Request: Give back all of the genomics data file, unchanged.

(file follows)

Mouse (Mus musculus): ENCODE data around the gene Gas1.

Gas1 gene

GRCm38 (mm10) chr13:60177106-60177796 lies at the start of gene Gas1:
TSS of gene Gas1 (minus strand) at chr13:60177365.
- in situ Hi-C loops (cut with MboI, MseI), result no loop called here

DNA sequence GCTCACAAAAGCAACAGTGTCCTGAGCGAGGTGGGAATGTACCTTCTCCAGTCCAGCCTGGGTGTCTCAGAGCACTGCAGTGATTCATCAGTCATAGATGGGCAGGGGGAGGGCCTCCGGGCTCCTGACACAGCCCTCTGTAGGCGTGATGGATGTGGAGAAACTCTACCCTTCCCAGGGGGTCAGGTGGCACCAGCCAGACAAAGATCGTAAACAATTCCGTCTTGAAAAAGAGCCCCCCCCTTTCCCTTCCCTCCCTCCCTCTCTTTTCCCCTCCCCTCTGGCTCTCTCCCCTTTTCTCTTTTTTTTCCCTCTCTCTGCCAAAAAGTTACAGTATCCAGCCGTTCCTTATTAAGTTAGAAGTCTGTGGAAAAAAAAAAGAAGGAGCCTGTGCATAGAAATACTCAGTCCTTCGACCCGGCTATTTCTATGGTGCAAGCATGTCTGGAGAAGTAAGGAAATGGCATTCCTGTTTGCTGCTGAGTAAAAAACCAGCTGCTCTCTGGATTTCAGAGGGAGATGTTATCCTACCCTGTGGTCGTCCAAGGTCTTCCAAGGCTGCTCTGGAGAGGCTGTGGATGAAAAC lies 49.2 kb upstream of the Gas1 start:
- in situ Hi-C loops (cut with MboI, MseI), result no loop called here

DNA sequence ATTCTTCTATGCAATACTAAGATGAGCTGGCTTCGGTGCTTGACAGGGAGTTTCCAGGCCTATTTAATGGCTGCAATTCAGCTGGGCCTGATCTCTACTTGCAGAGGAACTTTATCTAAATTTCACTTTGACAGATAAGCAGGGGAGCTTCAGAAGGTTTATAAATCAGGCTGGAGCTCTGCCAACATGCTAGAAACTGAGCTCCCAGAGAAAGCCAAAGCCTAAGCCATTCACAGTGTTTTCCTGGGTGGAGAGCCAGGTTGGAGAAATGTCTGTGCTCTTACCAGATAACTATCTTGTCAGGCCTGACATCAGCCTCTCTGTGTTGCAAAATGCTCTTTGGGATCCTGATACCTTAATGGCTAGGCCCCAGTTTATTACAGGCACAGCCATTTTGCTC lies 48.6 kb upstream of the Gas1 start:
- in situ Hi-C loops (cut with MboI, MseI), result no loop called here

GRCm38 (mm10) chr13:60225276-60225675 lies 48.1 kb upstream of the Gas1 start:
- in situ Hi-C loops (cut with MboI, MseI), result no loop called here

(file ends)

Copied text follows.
Mouse (Mus musculus): ENCODE data around the gene Gas1.

Gas1 gene

GRCm38 (mm10) chr13:60177106-60177796 lies at the start of gene Gas1:
TSS of gene Gas1 (minus strand) at chr13:60177365.
- in situ Hi-C loops (cut with MboI, MseI), result no loop called here

DNA sequence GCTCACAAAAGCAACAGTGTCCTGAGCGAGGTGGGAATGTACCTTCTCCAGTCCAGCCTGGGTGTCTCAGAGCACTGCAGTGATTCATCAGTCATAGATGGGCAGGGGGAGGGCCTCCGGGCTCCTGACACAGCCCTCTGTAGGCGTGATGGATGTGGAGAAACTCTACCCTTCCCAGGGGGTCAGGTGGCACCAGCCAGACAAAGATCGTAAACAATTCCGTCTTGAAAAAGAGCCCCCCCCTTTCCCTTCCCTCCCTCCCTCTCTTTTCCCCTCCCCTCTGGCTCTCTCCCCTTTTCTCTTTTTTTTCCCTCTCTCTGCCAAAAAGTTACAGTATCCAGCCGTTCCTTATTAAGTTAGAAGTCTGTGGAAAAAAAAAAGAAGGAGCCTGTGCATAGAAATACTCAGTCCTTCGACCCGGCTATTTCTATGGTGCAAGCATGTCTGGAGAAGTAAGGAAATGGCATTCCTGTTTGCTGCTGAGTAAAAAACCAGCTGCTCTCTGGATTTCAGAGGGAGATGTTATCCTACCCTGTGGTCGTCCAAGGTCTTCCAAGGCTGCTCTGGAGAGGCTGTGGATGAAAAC lies 49.2 kb upstream of the Gas1 start:
- in situ Hi-C loops (cut with MboI, MseI), result no loop called here

DNA sequence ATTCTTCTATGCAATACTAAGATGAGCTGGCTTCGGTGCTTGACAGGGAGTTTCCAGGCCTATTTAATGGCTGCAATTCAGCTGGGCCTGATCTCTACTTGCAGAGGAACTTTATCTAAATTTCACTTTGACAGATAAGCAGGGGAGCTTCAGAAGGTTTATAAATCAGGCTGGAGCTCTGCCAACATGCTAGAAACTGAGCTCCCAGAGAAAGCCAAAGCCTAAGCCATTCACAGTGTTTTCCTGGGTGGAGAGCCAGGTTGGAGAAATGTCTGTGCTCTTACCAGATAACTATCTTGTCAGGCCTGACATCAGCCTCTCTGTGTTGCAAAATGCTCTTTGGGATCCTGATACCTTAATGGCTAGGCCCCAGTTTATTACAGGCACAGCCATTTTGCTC lies 48.6 kb upstream of the Gas1 start:
- in situ Hi-C loops (cut with MboI, MseI), result no loop called here

GRCm38 (mm10) chr13:60225276-60225675 lies 48.1 kb upstream of the Gas1 start:
- in situ Hi-C loops (cut with MboI, MseI), result no loop called here